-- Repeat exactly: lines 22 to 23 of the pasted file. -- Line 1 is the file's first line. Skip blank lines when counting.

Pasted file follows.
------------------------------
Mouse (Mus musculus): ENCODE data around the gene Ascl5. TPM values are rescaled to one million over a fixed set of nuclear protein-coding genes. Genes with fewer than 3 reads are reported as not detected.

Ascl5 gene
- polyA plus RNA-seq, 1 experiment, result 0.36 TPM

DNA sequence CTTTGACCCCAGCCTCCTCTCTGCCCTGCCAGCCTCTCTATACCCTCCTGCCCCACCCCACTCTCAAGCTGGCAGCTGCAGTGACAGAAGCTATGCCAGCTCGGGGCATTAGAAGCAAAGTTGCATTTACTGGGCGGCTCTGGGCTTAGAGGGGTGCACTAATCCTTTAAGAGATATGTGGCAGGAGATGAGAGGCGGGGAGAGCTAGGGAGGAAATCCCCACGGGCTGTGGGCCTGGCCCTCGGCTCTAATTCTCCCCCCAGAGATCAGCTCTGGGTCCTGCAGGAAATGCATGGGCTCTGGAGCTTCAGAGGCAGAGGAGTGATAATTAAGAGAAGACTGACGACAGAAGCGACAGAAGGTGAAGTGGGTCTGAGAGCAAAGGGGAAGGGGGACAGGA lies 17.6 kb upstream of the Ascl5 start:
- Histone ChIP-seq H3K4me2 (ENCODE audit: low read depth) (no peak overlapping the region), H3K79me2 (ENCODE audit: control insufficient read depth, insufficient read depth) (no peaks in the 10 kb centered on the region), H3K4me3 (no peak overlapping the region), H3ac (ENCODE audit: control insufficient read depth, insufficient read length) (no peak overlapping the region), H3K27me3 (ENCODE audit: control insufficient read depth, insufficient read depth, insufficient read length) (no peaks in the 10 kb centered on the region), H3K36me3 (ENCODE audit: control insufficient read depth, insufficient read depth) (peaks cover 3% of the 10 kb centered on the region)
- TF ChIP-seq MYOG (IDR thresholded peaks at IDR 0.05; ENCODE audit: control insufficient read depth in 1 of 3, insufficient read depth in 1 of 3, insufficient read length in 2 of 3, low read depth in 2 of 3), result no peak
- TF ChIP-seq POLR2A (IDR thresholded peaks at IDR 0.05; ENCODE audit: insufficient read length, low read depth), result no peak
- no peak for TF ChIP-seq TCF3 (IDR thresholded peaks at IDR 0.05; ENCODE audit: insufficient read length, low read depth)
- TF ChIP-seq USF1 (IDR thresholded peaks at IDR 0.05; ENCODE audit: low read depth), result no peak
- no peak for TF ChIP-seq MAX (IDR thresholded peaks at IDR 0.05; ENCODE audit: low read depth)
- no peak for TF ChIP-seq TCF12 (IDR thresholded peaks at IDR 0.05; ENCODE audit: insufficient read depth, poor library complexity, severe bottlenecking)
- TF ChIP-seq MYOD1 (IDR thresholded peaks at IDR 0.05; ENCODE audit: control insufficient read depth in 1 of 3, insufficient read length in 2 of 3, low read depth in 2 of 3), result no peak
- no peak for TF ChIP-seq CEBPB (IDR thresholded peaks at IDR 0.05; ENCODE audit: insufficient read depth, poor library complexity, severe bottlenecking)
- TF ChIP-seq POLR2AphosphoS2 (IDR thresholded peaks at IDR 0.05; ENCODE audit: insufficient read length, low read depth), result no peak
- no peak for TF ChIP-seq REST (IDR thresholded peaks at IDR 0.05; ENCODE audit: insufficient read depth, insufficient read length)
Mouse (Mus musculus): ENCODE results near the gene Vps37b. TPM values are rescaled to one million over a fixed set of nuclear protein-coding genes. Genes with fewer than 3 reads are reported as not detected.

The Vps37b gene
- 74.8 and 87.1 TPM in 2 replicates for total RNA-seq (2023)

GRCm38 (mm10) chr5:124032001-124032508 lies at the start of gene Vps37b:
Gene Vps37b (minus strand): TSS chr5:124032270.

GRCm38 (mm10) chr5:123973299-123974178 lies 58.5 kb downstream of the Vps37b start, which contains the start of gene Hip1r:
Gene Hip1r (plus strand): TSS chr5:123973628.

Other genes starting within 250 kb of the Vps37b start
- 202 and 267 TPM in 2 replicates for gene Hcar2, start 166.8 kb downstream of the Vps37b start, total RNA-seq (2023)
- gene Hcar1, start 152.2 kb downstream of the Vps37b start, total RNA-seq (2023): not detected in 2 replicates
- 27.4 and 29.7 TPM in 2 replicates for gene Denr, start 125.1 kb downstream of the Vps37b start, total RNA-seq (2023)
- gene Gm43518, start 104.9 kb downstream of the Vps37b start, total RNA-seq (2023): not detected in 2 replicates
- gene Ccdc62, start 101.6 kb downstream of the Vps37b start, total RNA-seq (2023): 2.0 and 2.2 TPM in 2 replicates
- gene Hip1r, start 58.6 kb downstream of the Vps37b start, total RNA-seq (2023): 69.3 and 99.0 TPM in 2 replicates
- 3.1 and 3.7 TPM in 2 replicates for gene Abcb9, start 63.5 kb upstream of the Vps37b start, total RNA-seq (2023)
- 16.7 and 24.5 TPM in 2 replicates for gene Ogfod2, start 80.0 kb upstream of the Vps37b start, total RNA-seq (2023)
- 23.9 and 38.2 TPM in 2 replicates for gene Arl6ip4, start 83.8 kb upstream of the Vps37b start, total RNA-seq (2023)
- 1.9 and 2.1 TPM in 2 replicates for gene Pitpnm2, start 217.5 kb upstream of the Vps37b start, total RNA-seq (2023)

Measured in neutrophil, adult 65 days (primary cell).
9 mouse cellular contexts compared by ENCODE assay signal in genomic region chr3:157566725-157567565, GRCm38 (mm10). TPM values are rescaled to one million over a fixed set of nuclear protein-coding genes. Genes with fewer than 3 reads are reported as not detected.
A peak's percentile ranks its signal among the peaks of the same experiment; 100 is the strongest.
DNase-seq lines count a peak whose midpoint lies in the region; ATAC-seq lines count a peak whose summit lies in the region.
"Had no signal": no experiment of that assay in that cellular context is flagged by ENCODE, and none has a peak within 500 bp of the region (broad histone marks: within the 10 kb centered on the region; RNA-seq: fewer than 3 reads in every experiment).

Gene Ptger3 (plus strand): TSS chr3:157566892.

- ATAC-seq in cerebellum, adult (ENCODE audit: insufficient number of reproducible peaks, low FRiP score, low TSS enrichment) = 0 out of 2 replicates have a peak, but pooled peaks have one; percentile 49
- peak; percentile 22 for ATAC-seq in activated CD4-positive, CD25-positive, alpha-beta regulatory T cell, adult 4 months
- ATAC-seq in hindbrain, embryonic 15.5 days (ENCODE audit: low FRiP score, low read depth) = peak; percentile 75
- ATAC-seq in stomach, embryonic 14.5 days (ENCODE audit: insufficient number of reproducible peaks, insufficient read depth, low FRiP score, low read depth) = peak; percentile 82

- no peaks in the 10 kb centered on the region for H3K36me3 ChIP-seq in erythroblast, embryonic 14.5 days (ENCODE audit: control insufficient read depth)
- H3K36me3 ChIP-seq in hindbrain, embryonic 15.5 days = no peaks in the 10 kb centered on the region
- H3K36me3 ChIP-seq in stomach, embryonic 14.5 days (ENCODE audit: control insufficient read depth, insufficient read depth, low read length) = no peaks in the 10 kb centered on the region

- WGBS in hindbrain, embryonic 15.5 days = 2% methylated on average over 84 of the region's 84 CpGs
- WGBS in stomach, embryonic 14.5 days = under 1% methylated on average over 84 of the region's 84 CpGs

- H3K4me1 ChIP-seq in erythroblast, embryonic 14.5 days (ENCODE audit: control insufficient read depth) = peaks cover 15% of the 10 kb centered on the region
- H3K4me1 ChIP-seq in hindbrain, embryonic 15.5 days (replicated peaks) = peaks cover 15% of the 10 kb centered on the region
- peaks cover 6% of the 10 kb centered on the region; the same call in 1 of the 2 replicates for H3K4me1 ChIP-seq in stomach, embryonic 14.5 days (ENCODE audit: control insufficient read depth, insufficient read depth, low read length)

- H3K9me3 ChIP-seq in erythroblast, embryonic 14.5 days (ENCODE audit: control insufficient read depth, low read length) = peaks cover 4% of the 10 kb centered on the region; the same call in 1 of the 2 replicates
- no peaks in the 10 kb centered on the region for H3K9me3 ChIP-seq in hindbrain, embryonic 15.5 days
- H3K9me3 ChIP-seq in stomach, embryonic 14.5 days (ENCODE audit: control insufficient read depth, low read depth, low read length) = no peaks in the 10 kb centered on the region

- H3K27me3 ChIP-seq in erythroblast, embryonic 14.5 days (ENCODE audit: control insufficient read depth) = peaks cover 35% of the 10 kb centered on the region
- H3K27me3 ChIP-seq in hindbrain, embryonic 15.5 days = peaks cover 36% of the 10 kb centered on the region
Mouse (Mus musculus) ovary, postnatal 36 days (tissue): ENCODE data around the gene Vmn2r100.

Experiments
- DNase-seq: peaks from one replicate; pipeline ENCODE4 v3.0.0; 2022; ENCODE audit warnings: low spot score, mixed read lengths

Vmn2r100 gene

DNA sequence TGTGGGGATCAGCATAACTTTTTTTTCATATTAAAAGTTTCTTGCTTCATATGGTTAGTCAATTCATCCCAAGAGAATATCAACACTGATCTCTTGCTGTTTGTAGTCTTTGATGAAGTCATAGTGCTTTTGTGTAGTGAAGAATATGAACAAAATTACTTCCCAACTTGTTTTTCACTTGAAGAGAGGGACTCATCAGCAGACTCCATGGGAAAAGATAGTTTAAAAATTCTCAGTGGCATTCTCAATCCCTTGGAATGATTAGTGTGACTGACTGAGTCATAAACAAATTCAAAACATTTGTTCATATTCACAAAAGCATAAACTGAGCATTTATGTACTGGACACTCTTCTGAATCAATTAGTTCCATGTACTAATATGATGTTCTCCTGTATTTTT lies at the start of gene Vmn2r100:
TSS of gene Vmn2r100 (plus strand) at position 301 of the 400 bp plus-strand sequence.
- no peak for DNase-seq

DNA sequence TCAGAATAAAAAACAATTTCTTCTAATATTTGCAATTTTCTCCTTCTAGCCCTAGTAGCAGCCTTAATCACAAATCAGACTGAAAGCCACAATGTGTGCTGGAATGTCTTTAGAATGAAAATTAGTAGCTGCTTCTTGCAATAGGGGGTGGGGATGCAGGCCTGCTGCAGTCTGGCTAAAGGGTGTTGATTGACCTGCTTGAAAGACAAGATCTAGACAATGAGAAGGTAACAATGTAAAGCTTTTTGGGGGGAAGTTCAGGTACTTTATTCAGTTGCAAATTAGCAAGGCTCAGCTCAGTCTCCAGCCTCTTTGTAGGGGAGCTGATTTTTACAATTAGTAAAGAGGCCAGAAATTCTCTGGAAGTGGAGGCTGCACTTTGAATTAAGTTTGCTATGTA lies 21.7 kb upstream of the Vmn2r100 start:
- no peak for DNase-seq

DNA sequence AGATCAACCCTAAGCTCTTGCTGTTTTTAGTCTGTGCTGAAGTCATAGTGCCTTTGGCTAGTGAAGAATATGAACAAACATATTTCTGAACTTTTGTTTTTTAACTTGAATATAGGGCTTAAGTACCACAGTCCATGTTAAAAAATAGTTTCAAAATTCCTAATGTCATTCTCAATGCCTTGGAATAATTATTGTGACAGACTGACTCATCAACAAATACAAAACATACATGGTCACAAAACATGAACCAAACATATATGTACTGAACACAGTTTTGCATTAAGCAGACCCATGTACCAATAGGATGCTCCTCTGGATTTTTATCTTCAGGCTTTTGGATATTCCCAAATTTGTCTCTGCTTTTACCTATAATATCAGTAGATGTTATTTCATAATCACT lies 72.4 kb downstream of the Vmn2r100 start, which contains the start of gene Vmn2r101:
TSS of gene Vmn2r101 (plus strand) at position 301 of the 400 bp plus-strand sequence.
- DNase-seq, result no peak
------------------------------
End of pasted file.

Gene Hip1r (plus strand): TSS chr5:123973628.

Other genes starting within 250 kb of the Vps37b start